Technostress: A Quick Guide for Employers
Be thoughtful when driving technology changes
Even before COVID-19 (novel coronavirus) hit and sent millions of people home to work, the popularity of remote work was rising. Nearly 5 million U.S. employees, including those in associations, worked from home in February, an increase of 44 percent since 2015.
The benefits of remote work—increases in job satisfaction, productivity, work-life balance, job longevity, better health, and even higher salaries—are why 43 percent of full-time American employees say they want to continue working remotely even once the social distancing rules have lifted.
Many consider technology the miracle that is keeping associations and other organizations alive during this pandemic. But constant technology use can have potential negative physical and mental effects, phenomena collectively referred to as “technostress.”
This quick guide explains the main types of technostress—adaptation, overload and isolation—and provides some practical strategies you can deploy to combat them.
The COVID-19 crisis has accelerated our need to adapt to new technologies. We might have had to upgrade our home and office routers and networks, computers, and webcams, and learn how to Zoom, chat, instruct, shop or entertain our teams using various platforms. All of these have unique passwords, usernames and security protocols. Taken together, these tools can cause extreme amounts of stress against the backdrop of this unprecedented crisis.
You can minimize this stress by using some of these techniques:
- Make sure your association’s helpdesk is able to respond quickly to employees’ requests.
- Introduce new technologies slowly and incrementally.
- Offer multiple training sessions at various times of day, with live help available.
- Check in frequently to be sure adaptation is going smoothly for employees.
- Choose IT systems and technologies that require the least amount of change.
- Communicate often with your employees, using technologies that are effective for workers of different generations. Baby boomers might be more open to email newsletters or Facebook; Gen X and millennials likely will respond best to texts, video, or other social media.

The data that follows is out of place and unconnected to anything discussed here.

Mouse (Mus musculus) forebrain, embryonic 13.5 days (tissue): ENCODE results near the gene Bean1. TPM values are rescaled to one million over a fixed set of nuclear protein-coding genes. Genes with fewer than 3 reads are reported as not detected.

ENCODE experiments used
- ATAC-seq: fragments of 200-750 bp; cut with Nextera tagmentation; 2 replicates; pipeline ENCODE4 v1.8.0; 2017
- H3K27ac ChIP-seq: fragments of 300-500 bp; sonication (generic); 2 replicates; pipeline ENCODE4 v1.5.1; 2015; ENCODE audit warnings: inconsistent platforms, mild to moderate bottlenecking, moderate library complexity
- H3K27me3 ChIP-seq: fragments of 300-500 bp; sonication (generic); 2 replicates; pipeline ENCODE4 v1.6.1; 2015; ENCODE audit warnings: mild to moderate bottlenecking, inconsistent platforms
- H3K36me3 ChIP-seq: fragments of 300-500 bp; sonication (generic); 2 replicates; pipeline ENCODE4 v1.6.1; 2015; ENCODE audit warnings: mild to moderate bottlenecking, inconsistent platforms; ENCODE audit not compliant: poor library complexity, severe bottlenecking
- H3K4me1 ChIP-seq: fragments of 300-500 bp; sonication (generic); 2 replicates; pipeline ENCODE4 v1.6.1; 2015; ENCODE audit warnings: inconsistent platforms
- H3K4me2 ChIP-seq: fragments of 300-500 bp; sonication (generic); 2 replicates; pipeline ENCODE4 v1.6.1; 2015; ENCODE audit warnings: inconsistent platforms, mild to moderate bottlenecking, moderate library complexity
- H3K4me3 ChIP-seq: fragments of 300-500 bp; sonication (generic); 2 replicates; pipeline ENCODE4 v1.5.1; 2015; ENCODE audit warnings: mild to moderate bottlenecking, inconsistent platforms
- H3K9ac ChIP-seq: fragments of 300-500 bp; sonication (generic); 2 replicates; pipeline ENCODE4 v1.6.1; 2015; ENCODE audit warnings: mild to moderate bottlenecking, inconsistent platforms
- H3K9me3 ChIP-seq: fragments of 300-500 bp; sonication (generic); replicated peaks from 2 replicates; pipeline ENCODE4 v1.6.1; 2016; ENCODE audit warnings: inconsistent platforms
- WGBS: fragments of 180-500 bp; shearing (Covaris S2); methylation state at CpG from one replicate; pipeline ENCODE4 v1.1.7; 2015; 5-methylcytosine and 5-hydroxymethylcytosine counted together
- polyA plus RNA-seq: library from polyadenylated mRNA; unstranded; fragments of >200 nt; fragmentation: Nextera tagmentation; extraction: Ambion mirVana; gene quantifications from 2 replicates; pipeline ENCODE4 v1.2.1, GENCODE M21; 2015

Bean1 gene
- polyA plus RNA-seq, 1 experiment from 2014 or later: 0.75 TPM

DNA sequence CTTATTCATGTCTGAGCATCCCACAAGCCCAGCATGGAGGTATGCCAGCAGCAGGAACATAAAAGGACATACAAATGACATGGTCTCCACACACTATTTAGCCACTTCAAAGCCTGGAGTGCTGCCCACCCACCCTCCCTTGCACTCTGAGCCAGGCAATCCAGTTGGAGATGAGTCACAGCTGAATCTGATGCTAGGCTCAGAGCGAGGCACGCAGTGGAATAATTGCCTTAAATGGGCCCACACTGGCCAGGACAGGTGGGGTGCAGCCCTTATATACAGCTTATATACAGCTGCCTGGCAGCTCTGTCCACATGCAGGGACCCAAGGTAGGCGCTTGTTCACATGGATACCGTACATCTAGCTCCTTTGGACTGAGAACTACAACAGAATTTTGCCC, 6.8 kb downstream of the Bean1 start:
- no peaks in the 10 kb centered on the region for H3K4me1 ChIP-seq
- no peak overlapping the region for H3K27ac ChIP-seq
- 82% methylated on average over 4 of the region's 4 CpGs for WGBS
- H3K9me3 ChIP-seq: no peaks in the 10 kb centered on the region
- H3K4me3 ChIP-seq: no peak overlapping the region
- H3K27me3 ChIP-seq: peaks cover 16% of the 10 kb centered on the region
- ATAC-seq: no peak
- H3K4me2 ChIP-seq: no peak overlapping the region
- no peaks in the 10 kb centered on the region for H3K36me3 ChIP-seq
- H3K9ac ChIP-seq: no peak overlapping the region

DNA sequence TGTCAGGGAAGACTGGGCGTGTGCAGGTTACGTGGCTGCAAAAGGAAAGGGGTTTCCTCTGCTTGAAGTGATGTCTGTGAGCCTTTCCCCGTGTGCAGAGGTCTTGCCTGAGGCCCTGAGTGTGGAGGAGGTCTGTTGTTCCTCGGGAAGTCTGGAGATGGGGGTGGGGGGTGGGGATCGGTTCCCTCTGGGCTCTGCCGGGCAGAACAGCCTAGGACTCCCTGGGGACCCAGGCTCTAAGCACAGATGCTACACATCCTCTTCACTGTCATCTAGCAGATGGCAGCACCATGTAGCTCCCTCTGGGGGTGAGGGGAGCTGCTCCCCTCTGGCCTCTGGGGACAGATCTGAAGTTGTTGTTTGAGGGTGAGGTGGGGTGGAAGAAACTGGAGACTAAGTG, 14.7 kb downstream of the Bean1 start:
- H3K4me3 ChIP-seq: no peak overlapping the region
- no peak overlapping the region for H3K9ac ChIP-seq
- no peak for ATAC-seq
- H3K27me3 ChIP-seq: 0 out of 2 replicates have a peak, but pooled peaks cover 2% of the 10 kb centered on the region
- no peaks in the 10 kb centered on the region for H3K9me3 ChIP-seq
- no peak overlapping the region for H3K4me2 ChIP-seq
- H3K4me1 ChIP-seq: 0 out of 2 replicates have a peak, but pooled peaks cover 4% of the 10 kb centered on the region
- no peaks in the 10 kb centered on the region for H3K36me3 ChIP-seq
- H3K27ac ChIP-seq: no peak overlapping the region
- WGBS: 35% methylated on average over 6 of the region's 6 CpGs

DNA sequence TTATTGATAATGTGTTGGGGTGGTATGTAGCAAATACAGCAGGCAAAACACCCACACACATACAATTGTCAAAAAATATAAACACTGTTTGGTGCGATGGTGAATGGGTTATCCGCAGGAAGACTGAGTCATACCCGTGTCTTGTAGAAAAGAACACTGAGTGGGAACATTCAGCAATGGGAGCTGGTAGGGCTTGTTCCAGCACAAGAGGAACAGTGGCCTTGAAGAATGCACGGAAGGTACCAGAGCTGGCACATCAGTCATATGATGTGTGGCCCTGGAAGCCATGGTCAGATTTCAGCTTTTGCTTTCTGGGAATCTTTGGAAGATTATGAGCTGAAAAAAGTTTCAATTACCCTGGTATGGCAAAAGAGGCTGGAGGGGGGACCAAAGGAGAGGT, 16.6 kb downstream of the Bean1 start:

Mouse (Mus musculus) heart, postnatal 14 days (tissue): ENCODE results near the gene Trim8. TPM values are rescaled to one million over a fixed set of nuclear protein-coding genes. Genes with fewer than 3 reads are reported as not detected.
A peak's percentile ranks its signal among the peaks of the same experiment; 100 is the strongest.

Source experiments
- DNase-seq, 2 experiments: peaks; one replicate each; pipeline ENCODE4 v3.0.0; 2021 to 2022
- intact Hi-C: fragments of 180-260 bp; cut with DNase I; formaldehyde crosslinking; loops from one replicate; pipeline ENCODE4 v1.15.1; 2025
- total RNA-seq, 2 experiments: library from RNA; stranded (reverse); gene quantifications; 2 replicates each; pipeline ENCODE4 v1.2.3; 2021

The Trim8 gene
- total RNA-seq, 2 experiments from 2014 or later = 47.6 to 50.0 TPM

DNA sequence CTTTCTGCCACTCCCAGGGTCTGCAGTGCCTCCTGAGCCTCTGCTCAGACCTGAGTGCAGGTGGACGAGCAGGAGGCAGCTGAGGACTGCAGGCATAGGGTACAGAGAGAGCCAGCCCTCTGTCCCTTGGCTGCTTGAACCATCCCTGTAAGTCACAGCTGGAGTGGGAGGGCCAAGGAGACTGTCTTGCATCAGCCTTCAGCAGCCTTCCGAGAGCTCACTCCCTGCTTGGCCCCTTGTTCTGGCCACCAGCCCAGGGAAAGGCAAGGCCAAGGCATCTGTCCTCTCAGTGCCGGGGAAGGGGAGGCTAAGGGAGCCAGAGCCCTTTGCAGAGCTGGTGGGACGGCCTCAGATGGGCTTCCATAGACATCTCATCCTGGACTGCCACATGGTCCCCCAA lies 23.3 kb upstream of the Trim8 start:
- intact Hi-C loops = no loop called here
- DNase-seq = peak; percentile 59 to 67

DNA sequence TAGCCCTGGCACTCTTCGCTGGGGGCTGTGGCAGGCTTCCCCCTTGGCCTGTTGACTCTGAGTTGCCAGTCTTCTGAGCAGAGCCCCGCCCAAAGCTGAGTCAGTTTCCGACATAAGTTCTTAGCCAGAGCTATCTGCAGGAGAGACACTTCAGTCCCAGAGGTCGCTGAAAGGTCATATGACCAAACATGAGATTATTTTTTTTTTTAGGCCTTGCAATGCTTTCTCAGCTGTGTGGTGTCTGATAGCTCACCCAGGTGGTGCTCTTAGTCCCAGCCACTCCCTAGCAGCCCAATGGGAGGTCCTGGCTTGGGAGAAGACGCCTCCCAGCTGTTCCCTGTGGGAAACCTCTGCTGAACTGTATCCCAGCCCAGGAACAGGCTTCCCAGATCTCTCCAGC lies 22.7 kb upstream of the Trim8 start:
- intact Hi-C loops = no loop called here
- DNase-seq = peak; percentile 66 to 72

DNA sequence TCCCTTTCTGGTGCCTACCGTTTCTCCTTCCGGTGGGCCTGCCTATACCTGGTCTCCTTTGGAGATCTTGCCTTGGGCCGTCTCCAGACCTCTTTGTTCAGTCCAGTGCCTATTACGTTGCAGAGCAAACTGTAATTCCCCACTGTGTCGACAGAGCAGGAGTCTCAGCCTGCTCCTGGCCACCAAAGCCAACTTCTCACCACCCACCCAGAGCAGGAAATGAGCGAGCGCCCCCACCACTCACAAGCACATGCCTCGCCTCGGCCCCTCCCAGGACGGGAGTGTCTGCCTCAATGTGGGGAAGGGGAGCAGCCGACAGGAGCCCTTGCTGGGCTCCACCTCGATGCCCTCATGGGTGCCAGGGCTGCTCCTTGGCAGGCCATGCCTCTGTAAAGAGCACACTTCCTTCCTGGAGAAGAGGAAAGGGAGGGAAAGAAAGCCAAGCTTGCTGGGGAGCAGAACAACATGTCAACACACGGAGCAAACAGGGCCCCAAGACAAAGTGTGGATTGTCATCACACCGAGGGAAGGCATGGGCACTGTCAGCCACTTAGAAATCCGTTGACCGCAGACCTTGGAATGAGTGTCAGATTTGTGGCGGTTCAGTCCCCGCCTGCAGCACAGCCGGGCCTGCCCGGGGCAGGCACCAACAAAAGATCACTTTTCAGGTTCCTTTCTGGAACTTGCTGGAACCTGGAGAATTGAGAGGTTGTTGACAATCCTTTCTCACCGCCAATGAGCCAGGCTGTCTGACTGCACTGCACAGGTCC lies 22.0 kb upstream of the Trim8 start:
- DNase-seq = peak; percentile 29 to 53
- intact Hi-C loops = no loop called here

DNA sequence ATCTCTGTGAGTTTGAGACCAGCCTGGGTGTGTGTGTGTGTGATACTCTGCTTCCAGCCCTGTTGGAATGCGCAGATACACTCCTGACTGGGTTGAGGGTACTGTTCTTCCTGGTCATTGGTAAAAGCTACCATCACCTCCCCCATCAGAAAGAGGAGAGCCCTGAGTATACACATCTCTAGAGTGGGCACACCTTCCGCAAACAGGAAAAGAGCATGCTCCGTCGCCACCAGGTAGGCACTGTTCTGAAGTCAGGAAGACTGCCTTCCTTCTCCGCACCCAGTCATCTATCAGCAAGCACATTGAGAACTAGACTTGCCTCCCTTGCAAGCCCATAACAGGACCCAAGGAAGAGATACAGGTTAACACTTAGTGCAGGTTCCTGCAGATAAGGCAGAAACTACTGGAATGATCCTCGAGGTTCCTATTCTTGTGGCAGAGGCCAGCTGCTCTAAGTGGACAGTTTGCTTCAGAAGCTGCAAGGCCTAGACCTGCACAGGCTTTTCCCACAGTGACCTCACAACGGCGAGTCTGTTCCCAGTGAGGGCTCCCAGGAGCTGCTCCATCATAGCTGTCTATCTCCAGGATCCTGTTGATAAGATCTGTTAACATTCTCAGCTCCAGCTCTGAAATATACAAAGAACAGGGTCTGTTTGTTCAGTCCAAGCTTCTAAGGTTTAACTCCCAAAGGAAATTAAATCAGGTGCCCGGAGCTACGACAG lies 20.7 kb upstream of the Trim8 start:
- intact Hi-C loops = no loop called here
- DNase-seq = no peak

During this pandemic, employees might be glued to their devices even more than usual—to receive news updates, check in on friends and family and access entertainment. By the end of the workday, they are probably exhausted from processing so much information.
It could be time for these fixes:
- Make it clear that you don’t expect your employees to be connected 24/7, and don’t create deadlines that require working around the clock.
- Create a team of well-being ambassadors, who can be alert to signs of employees’ disengagement or mental distress. These signals may include not showing up to video meetings—or if they do, not contributing or speaking—or displaying other behaviors unusual for them.
People who are isolated by remote work can suffer significant decreases in feelings of well-being, which can reduce employee engagement and, subsequently, productivity and retention. Engagement is already suffering in U.S. workplaces—only 15 percent of U.S. employees are engaged, according to various sources.
What can employers and supervisors do?
- Instill a culture of kindness, listening, and noticing. This is more difficult remotely, so it might require specific training.
- Assign each employee a mentor to be sure they are engaged. In a remote work environment, this will happen mostly through online check-ins.
- Turn your real-world communities into virtual ones. These can include employee resource groups and work-related teams.
- Create your association’s version of the old-school water cooler. Google Hangout, Slack, or video services like Skype or Zoom work well.
- Don’t rely on your intranet as the default employee connector. These are often difficult to navigate. Add text, chat, and IM options, and know what works for your employees.
Your association might be among the 41 percent of global businesses that offered some degree of remote working before COVID-19 struck. The technology changes you’re making to conform to the distancing rules are likely to be needed for a long time: 75 percent of current teleworkers say they plan to continue to work remotely, maybe even for the rest of their careers. Managing employee well-being by taking steps to reduce technostress can boost the overall health of your workplace now and in the long-term new normal.
About the author:
Jaya Koilpillai Bohlmann, MA, MSMOB, ACC, APR, is a communication, engagement and organization development executive and coach at Designing Communication in Washington, D.C. This article originally appeared on ASAE's Center for Research. OSAE thanks ASAE for their commitment to strengthening the association community and its members' business acumen. Please select this link to read the article as it originally appeared on ASAE's website.